At Pearland, Kendall quickly established herself as one of the school’s best ever golfers. In 2018, as a freshman, she became the first golfer from her school to qualify for the Class 6A state girls golf tournament. She didn’t make the cut her sophomore year and the COVID-19 pandemic ended her junior season early, but this past April, Kendall returned to the state tournament by rallying on the back nine in the regional tournament. Only the top three individual regional finishers advanced to the state tournament.

“On the back nine, day two, this was the absolute most laser focused I have ever been on the golf course,” Kendall says. “I was able to shoot 4-under for a total of 5-under 67 to move from like 20th overall to third place and qualify for states.”

Puryear already knew by then what Kendall could do on the golf course. A year earlier, in the summer of 2020, he noticed her name and results online. Puryear reached out and had her send him some swing videos, tournament results, and her upcoming competition schedule. Unbeknownst to Puryear, Kendall and her father had already read Puryear’s book, Diamonds in the Rough, before he got the job at Howard. 

Still, she kept her options open during the college recruiting process. Howard initially wasn’t even on her list. “I did not really want to go north because less than 40 degrees is too cold,” she says. “I’m like, nope, I’m staying in the south: California, Texas, Florida, anything below that we’re good.” 

But the more she heard about the program, the more Howard became a “buzzword,” Kendall says, not just for her, but for her family. It felt like everywhere they went, they met someone who went to Howard or had a connection to the school. She committed to Howard last November. “It went from ‘I don’t really want to go to here’ to ‘I don’t want to go to anywhere else but here,’” she says. Asked now what she looks forward to at Howard, she says, “Seeing some real snow … Coming from Houston, I have seen snow all of like four times in my life and even then it wasn’t really snow, it was just ice.”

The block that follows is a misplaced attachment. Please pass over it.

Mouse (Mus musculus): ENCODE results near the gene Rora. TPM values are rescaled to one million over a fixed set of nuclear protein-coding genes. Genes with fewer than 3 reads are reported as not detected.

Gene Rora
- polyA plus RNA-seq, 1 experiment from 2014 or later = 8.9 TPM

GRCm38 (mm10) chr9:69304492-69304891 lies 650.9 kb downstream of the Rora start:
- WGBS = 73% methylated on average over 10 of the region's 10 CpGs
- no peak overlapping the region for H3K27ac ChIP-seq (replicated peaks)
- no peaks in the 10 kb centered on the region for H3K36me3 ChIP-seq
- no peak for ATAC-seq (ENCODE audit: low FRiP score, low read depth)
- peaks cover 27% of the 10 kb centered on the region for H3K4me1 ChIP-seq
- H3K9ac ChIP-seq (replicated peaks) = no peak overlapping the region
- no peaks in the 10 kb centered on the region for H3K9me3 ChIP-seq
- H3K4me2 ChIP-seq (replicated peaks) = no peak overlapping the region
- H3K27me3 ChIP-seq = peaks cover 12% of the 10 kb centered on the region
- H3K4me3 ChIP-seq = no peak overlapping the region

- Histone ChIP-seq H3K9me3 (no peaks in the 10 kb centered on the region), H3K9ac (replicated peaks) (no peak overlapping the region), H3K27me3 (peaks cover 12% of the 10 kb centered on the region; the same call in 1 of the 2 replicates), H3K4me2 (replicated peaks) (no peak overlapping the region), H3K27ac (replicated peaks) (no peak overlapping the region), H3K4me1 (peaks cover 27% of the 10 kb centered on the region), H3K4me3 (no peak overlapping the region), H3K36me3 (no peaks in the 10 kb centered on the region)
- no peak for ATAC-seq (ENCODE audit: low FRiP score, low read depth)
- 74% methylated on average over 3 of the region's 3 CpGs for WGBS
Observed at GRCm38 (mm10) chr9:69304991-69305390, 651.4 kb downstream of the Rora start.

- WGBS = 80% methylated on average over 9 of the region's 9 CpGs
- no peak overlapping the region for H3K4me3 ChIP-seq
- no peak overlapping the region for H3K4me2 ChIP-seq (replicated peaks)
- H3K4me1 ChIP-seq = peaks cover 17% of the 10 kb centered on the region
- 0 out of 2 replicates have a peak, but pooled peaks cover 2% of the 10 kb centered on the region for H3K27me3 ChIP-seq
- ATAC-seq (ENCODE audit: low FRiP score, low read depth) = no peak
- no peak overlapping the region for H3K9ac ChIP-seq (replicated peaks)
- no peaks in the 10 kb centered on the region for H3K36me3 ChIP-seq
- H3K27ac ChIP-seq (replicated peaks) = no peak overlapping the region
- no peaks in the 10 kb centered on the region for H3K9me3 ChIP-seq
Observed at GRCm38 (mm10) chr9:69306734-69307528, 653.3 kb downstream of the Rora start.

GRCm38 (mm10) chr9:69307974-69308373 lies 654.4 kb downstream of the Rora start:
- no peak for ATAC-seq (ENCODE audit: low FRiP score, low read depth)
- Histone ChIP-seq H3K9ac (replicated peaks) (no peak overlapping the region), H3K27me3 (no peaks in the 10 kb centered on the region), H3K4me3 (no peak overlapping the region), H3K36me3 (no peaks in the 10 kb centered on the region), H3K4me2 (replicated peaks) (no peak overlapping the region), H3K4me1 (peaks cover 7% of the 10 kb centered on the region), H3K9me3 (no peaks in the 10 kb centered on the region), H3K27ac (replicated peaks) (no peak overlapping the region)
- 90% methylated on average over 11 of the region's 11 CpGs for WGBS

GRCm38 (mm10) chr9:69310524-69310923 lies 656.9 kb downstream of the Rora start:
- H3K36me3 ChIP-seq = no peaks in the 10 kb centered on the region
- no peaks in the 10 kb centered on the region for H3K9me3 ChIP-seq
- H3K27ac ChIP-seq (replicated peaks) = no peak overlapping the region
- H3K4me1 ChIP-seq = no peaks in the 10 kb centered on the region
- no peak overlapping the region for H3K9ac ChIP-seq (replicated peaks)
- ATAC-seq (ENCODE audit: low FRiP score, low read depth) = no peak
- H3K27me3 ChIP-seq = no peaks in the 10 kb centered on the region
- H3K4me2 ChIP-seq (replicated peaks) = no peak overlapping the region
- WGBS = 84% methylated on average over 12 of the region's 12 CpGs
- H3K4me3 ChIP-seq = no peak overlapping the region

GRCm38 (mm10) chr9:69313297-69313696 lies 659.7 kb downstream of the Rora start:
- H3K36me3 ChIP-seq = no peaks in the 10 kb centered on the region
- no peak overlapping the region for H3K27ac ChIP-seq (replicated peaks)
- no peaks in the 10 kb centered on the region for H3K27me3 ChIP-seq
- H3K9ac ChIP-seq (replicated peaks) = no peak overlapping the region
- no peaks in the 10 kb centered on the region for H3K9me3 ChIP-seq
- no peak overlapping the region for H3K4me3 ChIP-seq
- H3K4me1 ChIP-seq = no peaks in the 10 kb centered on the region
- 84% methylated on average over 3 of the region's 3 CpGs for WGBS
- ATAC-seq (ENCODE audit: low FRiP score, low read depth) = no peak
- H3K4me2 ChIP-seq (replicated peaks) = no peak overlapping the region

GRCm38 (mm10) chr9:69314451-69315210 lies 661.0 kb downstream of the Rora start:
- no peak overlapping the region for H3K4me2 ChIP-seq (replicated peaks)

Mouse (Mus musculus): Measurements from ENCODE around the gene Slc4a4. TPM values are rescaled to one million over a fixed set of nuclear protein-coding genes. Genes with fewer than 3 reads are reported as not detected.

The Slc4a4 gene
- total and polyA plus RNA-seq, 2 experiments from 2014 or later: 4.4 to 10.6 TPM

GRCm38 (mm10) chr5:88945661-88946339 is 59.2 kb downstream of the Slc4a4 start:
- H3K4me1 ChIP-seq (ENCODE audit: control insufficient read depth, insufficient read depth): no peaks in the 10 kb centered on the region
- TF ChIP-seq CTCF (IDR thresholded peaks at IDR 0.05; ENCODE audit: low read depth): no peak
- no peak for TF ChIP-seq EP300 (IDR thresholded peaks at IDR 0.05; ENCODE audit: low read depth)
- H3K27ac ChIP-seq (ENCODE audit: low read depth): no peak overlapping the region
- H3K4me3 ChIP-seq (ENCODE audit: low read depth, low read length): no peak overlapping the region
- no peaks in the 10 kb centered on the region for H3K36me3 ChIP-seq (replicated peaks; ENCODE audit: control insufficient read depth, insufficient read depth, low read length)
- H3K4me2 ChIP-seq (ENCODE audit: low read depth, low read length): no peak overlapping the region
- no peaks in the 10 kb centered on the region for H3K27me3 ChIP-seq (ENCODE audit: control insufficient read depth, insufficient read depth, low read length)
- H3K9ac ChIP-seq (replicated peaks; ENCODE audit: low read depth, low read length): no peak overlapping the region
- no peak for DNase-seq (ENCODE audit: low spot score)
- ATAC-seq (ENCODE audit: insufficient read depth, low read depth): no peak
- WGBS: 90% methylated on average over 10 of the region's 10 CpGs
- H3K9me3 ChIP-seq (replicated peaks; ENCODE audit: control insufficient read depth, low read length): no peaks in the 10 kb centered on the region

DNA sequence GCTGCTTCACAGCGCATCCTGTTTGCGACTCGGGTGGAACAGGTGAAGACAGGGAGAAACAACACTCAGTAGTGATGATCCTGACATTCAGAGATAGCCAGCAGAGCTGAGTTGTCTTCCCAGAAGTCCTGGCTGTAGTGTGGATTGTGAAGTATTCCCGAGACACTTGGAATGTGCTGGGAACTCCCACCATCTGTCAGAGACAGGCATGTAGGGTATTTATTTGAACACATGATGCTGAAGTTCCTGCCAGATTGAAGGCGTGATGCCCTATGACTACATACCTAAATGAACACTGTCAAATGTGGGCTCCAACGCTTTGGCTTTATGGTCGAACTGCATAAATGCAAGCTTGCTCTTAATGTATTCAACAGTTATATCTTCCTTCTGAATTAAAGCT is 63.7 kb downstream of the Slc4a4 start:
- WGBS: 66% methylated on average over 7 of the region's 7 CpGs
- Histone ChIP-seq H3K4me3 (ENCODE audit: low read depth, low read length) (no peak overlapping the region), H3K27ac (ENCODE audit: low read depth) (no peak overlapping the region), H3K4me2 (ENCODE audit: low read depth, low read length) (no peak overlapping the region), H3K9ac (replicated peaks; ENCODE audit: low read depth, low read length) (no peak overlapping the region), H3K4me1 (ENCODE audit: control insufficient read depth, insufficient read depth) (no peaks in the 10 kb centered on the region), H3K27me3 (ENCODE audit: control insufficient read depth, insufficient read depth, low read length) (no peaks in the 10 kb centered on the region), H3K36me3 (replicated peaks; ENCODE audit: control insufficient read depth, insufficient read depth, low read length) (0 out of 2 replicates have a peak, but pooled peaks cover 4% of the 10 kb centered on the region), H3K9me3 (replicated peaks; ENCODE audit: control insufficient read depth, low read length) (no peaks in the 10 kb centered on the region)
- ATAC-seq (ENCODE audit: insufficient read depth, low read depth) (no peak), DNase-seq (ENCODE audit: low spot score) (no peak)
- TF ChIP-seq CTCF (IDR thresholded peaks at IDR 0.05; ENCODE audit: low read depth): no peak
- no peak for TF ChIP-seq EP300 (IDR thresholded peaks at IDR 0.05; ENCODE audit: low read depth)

For Puryear, it wasn’t just Kendall’s golf game that stood out. He found out she plays piano as well. 

“I’ve been coaching a long, long time. And one thing I’ve noticed is, you find students that are really, really talented,” he says. “So not only is she a really good student, she’s a good golfer, but she’s also a good musician. And going back to my Stanford days, I noticed that some of our best players, some of our more academically astute players, had all those same touch points.”

Kendall has several goals with golf. She wants to win a tournament as an individual and with a team while at Howard. Afterward, she wants to play on the LPGA Tour. But one of her most important goals is to help grow and diversify golf. Stanford graduate Mariah Stackhouse is currently the only full-time active Black player on the LPGA Tour.

“In order for the game of golf to grow, you have to introduce more and more people who probably would not look at the sport as something they can play,” Kendall says.

That role continues at Howard, where she intends to use her platform to inspire others. Kendall wants to show other African American women and women of color that golf can be a sport for them, too. And as her dad likes to remind her, she is part of a historic group that will likely bring more attention to historically Black colleges and universities. She wants to be a role model and leader for anyone paying attention.

“Because you never know who’s watching,” she says.